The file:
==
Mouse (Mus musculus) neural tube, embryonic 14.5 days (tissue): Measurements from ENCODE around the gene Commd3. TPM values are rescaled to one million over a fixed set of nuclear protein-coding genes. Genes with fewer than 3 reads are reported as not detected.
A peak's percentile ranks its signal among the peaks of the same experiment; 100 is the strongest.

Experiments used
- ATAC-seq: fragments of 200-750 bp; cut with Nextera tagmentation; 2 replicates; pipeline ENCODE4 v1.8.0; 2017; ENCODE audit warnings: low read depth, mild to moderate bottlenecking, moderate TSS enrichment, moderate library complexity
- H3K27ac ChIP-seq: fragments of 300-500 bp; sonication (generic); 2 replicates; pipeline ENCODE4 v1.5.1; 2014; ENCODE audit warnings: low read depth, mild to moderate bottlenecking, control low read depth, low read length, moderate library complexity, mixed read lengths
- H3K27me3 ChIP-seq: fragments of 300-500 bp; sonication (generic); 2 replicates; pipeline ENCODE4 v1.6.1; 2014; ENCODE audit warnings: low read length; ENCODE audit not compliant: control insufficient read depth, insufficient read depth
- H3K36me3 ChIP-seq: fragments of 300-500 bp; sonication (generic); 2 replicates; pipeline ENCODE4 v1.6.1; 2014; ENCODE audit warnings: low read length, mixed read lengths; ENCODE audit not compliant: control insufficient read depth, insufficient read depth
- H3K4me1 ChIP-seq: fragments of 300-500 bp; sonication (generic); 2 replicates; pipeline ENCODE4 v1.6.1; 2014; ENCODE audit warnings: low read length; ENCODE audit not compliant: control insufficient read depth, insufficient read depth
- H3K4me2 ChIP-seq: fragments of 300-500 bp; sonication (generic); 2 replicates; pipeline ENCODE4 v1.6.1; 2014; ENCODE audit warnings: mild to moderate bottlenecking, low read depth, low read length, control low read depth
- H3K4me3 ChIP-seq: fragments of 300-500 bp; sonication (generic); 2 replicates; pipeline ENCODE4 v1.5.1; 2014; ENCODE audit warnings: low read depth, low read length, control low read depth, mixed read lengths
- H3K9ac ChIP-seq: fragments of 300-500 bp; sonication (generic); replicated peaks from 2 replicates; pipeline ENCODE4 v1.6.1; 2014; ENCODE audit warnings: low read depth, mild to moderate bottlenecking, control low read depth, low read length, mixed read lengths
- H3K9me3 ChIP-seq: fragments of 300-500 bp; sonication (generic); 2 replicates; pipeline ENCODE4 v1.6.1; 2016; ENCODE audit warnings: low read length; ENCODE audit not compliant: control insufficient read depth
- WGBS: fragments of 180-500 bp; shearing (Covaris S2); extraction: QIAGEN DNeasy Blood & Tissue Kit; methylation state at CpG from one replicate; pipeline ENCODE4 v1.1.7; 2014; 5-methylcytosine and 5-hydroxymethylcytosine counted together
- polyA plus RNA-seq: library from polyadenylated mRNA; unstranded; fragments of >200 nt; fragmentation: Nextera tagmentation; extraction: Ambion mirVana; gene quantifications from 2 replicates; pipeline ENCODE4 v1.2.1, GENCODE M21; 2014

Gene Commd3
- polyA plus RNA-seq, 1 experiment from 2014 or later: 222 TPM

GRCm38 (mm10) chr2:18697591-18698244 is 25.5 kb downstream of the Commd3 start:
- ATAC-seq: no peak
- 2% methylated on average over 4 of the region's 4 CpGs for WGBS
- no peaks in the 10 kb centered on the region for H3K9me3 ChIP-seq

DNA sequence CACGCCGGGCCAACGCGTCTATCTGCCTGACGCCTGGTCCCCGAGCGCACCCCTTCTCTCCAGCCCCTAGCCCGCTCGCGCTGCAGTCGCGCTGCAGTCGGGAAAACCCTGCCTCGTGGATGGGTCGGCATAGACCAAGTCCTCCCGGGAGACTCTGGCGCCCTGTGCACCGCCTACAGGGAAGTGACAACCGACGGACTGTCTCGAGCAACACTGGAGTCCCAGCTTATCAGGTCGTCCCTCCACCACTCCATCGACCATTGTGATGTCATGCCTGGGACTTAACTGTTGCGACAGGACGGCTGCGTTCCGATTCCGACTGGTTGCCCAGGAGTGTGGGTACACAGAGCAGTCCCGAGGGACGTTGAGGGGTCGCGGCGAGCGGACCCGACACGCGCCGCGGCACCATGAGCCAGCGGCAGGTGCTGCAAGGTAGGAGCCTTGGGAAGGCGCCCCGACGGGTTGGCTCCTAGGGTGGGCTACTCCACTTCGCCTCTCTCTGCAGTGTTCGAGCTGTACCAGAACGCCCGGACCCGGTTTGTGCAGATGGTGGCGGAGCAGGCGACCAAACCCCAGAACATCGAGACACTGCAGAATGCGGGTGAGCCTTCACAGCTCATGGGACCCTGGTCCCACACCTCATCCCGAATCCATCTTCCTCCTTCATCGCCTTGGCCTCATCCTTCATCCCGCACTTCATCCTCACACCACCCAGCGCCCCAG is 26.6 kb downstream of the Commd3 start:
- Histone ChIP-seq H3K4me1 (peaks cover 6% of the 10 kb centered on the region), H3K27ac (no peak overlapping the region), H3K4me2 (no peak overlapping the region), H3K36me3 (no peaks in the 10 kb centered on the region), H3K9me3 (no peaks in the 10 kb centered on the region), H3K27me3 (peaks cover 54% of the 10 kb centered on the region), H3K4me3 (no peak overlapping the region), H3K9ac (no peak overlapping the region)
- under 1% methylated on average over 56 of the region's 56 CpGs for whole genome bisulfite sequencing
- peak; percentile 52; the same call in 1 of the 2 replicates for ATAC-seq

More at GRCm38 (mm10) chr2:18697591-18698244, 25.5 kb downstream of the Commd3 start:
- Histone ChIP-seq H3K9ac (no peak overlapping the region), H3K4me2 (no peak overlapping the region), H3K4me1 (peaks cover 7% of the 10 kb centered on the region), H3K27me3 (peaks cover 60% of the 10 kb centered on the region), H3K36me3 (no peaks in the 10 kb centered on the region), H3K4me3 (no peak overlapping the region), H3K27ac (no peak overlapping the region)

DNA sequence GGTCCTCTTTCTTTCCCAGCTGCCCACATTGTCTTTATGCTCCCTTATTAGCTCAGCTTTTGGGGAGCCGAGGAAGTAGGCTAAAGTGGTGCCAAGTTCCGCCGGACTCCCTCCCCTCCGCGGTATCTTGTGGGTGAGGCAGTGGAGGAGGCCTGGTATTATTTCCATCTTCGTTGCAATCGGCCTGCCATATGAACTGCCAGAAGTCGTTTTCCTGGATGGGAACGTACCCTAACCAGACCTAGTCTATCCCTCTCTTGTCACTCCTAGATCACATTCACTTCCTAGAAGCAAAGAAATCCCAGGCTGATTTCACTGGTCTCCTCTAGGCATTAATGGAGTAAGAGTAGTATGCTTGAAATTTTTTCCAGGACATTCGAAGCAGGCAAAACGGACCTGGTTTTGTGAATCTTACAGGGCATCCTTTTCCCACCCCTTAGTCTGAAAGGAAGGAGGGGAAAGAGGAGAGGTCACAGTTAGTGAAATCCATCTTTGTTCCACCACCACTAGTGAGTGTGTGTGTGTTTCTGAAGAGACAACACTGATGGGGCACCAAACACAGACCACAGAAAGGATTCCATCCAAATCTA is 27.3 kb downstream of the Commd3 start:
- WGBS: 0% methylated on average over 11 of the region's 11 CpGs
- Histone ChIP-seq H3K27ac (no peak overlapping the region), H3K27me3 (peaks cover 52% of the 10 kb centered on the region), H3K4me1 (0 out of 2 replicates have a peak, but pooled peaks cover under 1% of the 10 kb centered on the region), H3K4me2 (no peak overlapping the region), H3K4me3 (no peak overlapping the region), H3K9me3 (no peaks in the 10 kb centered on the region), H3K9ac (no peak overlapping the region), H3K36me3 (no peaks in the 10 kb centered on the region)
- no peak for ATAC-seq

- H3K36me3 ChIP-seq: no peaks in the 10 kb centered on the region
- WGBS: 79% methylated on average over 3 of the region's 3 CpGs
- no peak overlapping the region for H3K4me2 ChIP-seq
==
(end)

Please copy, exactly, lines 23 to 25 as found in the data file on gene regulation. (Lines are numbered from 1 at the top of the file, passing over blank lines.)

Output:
- under 1% methylated on average over 56 of the region's 56 CpGs for whole genome bisulfite sequencing
- peak; percentile 52; the same call in 1 of the 2 replicates for ATAC-seq

More at GRCm38 (mm10) chr2:18697591-18698244, 25.5 kb downstream of the Commd3 start: